And now, Frank and I are embarking on a big and multi-staged transition out of one house, into a handful of temporary situations (for us, our belongings and our cat), and then into another, smaller house (albeit one with a super-fine man cave). I see these next few months looming in front of me like a long exit down a four-month bumpy driveway with Le Que towed behind us.

Given all this thought about transition, I did what anyone would do: I talked to my 14-year-old niece about flip turns. My niece, Olivia, is a competitive swimmer and has been for most of her life. She’s a speedy thing in the water, I’ll tell you what, and she goes careening down her lane and then – shazzam! – she flips around and is zooming in the complete opposite direction just as smooth as you please. I figured if anyone could tell me a thing or two about transitioning from one thing to another, it was Olivia.

So here is the first ever Focus Pocus interview between Olivia and me (with annotations by Auntie):

ME: What makes an excellent flip turn?

OLIVIA: An excellent flip turn has three parts: the approach, the wall, and the push. The approach must be faster than ever, and the flip to the wall must be precise and fast. The push should be like a squat off the wall.

The first thing that strikes me about this is the one-step-at-a-time of a flip turn. I find that when I’m approaching a transition, it all feels like a swirly mess. But if I break down what’s happening to, say: the sorting, the packing, the storage, it feels less confusing and disorienting and more like I’m just doing what’s in front of me.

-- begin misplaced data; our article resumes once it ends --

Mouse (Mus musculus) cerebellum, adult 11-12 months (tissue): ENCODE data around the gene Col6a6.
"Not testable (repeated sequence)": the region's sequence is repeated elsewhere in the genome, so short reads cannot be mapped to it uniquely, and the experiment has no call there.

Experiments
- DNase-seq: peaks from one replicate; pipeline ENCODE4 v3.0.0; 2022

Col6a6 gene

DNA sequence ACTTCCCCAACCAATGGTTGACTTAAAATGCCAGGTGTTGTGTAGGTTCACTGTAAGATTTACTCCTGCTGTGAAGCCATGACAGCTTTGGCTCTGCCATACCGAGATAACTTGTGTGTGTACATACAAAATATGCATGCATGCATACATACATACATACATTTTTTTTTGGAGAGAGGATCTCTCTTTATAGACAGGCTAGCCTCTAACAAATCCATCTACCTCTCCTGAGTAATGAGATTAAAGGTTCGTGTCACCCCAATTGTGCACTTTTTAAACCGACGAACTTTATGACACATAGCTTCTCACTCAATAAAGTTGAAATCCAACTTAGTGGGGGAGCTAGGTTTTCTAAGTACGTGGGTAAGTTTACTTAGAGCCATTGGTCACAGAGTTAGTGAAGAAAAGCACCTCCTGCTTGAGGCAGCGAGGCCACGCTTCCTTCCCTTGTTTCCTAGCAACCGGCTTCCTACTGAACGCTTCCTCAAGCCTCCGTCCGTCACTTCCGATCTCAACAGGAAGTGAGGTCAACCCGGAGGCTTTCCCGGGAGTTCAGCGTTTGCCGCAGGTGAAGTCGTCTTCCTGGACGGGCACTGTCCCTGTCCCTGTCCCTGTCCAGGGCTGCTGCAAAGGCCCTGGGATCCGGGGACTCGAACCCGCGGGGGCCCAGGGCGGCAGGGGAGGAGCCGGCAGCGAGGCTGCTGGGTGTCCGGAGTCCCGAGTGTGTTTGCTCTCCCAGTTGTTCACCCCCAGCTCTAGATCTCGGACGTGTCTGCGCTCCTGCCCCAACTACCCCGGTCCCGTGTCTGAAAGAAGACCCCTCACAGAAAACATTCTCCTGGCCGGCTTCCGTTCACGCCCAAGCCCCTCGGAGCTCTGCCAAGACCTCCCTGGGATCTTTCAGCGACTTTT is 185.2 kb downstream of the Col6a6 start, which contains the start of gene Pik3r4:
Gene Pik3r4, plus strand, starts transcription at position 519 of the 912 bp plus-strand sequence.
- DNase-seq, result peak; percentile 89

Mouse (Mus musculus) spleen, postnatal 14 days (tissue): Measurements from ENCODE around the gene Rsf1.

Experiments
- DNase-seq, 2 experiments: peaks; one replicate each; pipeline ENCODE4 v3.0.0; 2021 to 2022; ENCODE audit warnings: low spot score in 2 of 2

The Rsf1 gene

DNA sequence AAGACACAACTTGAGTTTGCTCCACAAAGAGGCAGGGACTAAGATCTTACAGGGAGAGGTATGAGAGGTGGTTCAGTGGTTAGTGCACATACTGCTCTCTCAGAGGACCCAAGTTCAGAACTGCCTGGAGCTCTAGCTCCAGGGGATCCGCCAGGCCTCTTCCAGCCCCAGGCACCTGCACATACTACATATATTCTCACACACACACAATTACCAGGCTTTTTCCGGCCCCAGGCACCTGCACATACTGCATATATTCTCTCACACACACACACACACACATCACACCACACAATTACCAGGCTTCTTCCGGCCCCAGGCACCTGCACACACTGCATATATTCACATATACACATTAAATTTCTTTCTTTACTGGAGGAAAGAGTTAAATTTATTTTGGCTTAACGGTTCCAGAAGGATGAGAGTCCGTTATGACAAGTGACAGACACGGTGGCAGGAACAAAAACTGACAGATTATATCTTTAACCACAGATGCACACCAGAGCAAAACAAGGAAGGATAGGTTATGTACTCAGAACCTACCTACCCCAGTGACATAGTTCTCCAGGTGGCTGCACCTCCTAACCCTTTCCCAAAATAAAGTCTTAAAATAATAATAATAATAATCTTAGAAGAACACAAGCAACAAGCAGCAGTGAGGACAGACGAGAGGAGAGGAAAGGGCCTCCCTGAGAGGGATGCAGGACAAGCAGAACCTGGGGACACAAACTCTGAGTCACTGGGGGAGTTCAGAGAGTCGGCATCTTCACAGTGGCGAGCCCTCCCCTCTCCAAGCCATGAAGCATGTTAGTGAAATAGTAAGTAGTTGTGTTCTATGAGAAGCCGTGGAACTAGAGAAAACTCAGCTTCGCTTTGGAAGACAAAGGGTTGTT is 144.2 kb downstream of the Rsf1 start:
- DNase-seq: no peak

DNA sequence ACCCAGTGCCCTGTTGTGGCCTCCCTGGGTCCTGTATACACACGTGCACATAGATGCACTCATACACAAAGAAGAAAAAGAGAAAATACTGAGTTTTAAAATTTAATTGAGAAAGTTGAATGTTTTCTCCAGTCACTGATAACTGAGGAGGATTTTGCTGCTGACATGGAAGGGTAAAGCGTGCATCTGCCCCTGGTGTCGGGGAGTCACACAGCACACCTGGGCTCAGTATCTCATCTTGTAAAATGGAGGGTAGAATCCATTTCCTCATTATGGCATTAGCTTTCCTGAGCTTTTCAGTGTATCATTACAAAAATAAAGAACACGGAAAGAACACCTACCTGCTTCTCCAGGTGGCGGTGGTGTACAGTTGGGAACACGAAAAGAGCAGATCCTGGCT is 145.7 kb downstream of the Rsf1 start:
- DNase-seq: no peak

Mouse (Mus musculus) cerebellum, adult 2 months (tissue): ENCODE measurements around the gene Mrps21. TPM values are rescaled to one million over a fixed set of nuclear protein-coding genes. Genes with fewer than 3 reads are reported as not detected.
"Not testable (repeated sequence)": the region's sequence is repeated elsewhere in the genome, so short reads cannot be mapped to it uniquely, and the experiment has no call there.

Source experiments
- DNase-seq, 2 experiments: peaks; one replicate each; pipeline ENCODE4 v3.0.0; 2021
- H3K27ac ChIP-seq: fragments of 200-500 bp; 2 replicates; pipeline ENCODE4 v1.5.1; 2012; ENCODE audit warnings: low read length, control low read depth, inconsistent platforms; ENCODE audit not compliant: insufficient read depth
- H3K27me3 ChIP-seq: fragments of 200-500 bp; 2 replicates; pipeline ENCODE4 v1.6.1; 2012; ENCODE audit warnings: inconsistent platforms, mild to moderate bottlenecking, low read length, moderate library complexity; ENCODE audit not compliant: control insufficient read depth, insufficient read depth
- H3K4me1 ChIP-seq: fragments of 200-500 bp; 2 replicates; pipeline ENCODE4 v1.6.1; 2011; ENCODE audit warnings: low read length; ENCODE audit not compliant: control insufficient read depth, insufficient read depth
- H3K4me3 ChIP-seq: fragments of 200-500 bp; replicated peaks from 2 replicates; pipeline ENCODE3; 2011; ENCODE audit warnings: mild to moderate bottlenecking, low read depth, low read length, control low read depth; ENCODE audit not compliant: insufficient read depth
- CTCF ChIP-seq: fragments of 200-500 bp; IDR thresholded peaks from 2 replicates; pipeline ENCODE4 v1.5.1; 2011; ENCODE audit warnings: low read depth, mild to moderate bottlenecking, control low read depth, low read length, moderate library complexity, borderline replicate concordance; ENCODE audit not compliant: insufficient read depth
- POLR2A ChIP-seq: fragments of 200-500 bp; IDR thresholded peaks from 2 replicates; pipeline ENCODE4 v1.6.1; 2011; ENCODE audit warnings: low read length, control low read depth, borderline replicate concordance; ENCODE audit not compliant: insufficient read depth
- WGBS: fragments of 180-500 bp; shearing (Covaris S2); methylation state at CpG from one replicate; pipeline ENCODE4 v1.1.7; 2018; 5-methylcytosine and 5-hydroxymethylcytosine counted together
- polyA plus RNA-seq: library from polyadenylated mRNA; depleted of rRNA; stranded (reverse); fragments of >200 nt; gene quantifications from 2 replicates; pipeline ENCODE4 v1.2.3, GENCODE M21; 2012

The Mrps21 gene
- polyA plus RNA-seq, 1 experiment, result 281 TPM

The second thing  I notice is the boldness of a flip turn. In order to make it work, you’ve got to swim into it “faster than ever.” A tentative approach leads to a lack-luster turn. Once the decision has been made, approach with confidence.

ME: Sometimes you’re not just changing directions, but changing strokes, too, like when you’re swimming an IM [individual medley]. How is the turn different in an IM?

OLIVIA: In IM you do what is called an open turn, and you touch the wall with both or one hand depending on the stroke, and take a breath when you touch. Then you push off into the next stroke.

This transition thing is a complicated business and here I notice that in the midst of the one-step-at-a-time, Olivia mentions when to take a breath. So how do I do that when I’m changing from one thing to another? When do I take a second to nourish myself and get the energy I need to do what needs doing? Seems best to think ahead about when to breathe.

ME: It seems like flip turns would be scary. When you were learning them, were you ever scared at all?

OLIVIA: For me, no, but one thing is that no matter the depth, you can do the turn. You won’t hit your back on the bottom.

She’s a brave thing, my Olivia Jane. Unlike her, I feel all kinds of anxiety when I’m making a change. But I love the confidence of this: “no matter the depth, you can do the turn.”

To recap Olivia’s flip turn wisdom:
– take it one step at a time
– move into a transition with confidence
– know when you’ll take a breath
– and it’s okay. You can do this.

Wise counsel. Now maybe she can come down here and pack a few boxes.